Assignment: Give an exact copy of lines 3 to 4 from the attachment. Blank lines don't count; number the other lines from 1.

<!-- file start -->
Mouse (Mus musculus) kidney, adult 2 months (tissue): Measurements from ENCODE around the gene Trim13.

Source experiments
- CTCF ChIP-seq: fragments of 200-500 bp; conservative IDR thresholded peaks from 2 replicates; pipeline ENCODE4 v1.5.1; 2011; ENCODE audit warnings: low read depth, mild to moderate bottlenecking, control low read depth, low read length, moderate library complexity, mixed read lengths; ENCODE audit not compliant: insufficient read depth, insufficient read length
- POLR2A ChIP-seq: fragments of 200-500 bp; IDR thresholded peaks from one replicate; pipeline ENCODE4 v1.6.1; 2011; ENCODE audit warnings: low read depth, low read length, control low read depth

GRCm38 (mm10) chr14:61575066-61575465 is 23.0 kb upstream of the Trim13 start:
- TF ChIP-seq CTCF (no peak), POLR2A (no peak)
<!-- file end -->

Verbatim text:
- CTCF ChIP-seq: fragments of 200-500 bp; conservative IDR thresholded peaks from 2 replicates; pipeline ENCODE4 v1.5.1; 2011; ENCODE audit warnings: low read depth, mild to moderate bottlenecking, control low read depth, low read length, moderate library complexity, mixed read lengths; ENCODE audit not compliant: insufficient read depth, insufficient read length
- POLR2A ChIP-seq: fragments of 200-500 bp; IDR thresholded peaks from one replicate; pipeline ENCODE4 v1.6.1; 2011; ENCODE audit warnings: low read depth, low read length, control low read depth